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Alaska Red Fox picture and information


Alaska Red Fox picture and informationThe red fox (Vulpes kenaiensis) of the Kenai Peninsula, Alaska, and the adjacent mainland is probably the largest of its kind in the world, although those of Kodiak Island and of the Mackenzie River valley are nearly as large. Compared with its relatives of the United States, the Kenai fox is a giant, with heavier, duller-colored coat and a huge tail, more like that of a wolf than of a fox. The spruce and birch forests of Alaska and the Mackenzie Valley are apparently peculiarly adapted to red foxes, as shown by the development there of these animals good illustrations of the relative increase in size and vigor of animals in a specially favorable environment.

As noted in the general account of the red foxes, the occurrence of the black phase is sporadic, and the relative number of dark individuals varies greatly in different parts of their range. The region about the upper Yukon and its tributaries and the Mackenzie River basin are noted for the number of black foxes produced, apparently a decidedly greater proportion than 111 any other similarly large area.

Like other red foxes, the Alaskan species digs its burrows, with several entrances, in some dry secluded spot, where both male and female share in the care of the young. In northern wilds the food problem differs from that in a settled country. There the surrounding wild life is the only dependence, and varying hares, lemmings, and other mice are usually to be had by the possessor of a keen scent and an active body. In summer many nesting wild-fowl and their young are easy prey, while heathberries and other northern fruits are also available.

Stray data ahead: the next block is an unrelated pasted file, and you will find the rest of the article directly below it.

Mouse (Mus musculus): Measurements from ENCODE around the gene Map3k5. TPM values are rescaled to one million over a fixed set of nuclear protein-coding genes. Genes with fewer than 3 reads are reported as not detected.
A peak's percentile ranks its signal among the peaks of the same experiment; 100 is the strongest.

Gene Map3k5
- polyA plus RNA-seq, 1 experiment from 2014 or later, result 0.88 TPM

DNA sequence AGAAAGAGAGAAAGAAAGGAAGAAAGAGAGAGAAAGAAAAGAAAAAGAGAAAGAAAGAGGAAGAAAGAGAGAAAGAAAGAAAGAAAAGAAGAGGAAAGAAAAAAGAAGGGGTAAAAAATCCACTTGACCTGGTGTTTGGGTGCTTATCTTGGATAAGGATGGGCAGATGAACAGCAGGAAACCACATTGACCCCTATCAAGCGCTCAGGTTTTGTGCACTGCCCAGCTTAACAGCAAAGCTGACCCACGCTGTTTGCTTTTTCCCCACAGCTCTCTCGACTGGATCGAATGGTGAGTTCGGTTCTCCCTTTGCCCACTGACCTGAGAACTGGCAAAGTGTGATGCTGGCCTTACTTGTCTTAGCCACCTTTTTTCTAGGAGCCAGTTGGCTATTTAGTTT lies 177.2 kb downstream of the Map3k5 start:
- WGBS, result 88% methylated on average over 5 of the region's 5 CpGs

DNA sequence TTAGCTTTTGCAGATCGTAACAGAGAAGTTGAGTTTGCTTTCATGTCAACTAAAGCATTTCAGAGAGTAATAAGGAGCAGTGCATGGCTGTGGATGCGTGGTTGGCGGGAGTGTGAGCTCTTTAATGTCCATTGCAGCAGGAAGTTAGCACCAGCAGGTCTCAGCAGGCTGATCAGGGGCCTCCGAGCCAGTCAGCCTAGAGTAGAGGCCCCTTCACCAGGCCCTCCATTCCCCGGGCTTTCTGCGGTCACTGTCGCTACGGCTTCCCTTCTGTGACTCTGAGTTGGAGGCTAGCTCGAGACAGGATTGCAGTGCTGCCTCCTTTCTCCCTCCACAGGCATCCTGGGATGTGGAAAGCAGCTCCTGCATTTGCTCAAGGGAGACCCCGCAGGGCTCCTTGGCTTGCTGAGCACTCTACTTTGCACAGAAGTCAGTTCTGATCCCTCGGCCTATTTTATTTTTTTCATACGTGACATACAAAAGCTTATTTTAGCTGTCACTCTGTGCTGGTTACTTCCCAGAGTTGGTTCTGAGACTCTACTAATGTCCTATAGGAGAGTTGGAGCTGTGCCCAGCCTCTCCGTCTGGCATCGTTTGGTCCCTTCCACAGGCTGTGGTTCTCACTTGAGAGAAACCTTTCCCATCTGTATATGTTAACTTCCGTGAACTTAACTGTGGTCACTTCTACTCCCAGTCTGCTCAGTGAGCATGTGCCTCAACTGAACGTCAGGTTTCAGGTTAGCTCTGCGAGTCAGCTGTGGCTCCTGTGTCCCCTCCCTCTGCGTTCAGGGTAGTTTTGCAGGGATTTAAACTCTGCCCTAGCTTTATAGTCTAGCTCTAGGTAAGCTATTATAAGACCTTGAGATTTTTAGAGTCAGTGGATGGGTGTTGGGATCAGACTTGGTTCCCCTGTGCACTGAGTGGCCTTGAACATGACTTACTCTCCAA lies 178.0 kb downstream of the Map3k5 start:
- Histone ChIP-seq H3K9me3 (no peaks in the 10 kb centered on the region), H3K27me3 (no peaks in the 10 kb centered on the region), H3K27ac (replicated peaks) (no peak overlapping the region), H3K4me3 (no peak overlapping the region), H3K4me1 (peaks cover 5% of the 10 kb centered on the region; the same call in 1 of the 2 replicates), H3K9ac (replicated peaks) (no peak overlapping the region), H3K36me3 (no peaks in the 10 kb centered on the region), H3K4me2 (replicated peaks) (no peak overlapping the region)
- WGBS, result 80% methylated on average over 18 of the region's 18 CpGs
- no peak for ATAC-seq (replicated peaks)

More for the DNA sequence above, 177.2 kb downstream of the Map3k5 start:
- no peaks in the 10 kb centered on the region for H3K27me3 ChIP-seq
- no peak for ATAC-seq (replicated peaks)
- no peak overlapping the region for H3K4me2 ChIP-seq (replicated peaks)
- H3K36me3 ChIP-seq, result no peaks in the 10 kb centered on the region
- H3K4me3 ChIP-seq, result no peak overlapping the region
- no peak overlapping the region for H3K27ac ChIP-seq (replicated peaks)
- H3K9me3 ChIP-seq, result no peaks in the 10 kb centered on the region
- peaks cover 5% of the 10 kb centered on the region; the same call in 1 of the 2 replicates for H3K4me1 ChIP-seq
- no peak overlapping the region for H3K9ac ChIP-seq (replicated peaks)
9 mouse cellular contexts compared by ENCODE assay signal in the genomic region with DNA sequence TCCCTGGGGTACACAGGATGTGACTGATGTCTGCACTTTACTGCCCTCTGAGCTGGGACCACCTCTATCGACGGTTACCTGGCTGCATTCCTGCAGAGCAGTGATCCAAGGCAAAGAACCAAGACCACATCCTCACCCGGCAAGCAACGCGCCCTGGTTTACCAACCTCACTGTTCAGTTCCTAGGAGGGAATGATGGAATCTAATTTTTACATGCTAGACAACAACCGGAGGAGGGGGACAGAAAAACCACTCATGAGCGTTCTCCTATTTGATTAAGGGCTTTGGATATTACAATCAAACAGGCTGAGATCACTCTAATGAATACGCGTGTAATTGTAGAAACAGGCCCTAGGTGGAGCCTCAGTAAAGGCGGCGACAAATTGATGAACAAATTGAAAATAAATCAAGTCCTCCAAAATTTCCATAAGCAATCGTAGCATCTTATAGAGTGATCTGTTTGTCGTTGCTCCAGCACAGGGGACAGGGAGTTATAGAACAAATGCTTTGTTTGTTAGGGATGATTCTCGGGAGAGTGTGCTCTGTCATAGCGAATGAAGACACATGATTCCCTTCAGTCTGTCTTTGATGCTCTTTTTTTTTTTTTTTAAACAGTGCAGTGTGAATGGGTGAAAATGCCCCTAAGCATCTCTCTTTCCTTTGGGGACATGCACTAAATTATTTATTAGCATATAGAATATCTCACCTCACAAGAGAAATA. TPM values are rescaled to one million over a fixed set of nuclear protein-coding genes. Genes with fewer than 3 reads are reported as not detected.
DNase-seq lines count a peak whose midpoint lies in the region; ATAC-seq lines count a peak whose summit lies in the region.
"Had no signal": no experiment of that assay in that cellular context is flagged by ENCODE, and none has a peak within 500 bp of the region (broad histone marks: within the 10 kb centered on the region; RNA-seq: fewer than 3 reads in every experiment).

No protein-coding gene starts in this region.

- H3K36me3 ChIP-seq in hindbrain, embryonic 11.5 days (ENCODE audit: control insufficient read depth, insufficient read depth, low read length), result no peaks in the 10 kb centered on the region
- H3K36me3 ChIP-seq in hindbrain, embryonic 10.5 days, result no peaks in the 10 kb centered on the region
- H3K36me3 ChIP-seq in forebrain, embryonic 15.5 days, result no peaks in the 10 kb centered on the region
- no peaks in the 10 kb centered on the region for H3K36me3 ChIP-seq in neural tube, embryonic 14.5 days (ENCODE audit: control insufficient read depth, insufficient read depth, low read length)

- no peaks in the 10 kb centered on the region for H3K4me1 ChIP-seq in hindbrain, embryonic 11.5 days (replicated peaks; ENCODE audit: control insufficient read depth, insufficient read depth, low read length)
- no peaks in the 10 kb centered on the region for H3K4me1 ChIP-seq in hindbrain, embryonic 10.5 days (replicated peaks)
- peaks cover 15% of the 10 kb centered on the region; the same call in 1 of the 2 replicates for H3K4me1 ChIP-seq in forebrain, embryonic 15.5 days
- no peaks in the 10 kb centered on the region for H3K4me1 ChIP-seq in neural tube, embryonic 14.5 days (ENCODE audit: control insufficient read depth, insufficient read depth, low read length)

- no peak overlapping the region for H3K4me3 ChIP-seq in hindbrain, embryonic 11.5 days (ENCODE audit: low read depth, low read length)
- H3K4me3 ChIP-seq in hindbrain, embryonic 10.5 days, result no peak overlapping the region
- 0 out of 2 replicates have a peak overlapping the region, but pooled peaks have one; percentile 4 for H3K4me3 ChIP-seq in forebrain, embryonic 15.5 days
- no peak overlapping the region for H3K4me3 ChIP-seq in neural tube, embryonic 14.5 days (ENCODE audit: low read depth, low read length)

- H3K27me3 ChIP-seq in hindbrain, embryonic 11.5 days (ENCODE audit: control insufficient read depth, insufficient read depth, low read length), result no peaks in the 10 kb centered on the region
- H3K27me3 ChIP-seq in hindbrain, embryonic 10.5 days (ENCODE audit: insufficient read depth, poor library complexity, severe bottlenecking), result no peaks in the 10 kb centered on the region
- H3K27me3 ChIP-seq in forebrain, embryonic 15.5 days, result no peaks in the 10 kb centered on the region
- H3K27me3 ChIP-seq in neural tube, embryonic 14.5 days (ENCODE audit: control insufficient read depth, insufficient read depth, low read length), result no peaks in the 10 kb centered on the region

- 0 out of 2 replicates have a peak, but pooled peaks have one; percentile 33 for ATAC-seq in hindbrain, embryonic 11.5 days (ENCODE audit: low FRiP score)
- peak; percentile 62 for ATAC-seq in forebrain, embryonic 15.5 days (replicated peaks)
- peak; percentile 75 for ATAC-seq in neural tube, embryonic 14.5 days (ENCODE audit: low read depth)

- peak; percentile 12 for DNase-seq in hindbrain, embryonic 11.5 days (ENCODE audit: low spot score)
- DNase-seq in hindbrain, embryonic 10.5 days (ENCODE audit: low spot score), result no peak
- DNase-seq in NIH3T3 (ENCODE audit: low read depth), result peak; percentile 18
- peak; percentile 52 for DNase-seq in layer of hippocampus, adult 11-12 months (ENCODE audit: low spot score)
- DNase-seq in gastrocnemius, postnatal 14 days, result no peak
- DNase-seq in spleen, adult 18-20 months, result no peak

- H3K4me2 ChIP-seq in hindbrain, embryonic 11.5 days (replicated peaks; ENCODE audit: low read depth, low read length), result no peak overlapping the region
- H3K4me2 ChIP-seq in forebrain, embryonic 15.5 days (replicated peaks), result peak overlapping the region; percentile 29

Winter brings a season of scarcity, when life requires the exercise of every trained faculty. The snow-white ptarmigan is then a prize to be gained only by the most skillful stalking, and the white hare is almost equally difficult to secure. At this season foxes wander many miles each day, their erratic tracks in the snow telling the tale of their industrious search for prey in every likely spot. It is in this season of insistent hunger that many of them fall victims to the wiles of trappers or to the unscrupulous hunter who scatters poisoned baits.

Fortunately the season for trapping these and other fur-bearers in Alaska is limited by law and the use of poisons is forbidden. These measures will aid in preserving one of the valuable natural assets of these northern wilds.